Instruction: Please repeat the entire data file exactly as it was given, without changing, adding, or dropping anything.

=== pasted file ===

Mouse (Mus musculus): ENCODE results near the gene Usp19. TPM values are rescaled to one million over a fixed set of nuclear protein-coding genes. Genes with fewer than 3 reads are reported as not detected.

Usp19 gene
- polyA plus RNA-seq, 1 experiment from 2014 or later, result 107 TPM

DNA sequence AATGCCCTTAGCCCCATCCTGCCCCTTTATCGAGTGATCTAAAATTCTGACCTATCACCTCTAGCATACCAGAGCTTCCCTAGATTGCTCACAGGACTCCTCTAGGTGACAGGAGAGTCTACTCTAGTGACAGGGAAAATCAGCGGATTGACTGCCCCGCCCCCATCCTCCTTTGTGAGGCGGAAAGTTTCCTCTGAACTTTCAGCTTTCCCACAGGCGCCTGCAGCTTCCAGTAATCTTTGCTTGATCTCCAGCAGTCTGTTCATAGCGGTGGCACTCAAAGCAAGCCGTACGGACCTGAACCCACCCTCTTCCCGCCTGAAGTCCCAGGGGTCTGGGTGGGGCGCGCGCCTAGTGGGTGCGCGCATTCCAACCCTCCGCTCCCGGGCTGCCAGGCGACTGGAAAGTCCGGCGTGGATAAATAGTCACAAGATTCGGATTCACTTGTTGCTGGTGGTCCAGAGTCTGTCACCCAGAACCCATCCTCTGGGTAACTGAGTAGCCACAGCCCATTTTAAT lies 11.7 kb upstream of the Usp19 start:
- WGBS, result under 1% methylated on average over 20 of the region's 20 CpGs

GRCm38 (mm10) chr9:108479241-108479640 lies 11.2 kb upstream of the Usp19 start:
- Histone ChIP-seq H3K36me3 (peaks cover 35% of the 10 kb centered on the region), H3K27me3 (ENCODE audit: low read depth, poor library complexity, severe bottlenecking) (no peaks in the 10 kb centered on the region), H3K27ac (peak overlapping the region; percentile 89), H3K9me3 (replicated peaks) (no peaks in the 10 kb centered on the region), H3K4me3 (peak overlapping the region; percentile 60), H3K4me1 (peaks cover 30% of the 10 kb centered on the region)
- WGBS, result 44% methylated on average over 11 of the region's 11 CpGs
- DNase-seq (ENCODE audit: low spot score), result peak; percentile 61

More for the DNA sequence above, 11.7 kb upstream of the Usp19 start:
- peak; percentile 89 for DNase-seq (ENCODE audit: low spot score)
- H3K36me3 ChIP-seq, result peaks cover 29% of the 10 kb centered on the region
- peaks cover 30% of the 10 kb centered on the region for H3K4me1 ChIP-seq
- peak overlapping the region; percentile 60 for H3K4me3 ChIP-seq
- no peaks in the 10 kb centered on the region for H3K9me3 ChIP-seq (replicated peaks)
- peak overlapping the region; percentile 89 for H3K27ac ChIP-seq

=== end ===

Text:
Mouse (Mus musculus): ENCODE results near the gene Usp19. TPM values are rescaled to one million over a fixed set of nuclear protein-coding genes. Genes with fewer than 3 reads are reported as not detected.

Usp19 gene
- polyA plus RNA-seq, 1 experiment from 2014 or later, result 107 TPM

DNA sequence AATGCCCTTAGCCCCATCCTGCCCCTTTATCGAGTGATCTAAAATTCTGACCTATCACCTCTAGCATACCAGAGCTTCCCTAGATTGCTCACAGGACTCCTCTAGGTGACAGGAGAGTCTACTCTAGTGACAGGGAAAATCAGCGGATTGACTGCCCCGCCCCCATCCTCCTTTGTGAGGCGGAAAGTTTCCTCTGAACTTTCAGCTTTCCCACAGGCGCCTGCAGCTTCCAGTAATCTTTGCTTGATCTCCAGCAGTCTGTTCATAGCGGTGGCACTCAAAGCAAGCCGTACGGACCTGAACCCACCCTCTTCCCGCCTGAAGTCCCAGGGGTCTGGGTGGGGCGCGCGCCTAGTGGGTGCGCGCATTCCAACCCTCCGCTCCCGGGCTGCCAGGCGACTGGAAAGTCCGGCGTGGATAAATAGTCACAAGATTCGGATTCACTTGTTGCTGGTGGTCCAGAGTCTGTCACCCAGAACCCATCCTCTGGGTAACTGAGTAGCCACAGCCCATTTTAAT lies 11.7 kb upstream of the Usp19 start:
- WGBS, result under 1% methylated on average over 20 of the region's 20 CpGs

GRCm38 (mm10) chr9:108479241-108479640 lies 11.2 kb upstream of the Usp19 start:
- Histone ChIP-seq H3K36me3 (peaks cover 35% of the 10 kb centered on the region), H3K27me3 (ENCODE audit: low read depth, poor library complexity, severe bottlenecking) (no peaks in the 10 kb centered on the region), H3K27ac (peak overlapping the region; percentile 89), H3K9me3 (replicated peaks) (no peaks in the 10 kb centered on the region), H3K4me3 (peak overlapping the region; percentile 60), H3K4me1 (peaks cover 30% of the 10 kb centered on the region)
- WGBS, result 44% methylated on average over 11 of the region's 11 CpGs
- DNase-seq (ENCODE audit: low spot score), result peak; percentile 61

More for the DNA sequence above, 11.7 kb upstream of the Usp19 start:
- peak; percentile 89 for DNase-seq (ENCODE audit: low spot score)
- H3K36me3 ChIP-seq, result peaks cover 29% of the 10 kb centered on the region
- peaks cover 30% of the 10 kb centered on the region for H3K4me1 ChIP-seq
- peak overlapping the region; percentile 60 for H3K4me3 ChIP-seq
- no peaks in the 10 kb centered on the region for H3K9me3 ChIP-seq (replicated peaks)
- peak overlapping the region; percentile 89 for H3K27ac ChIP-seq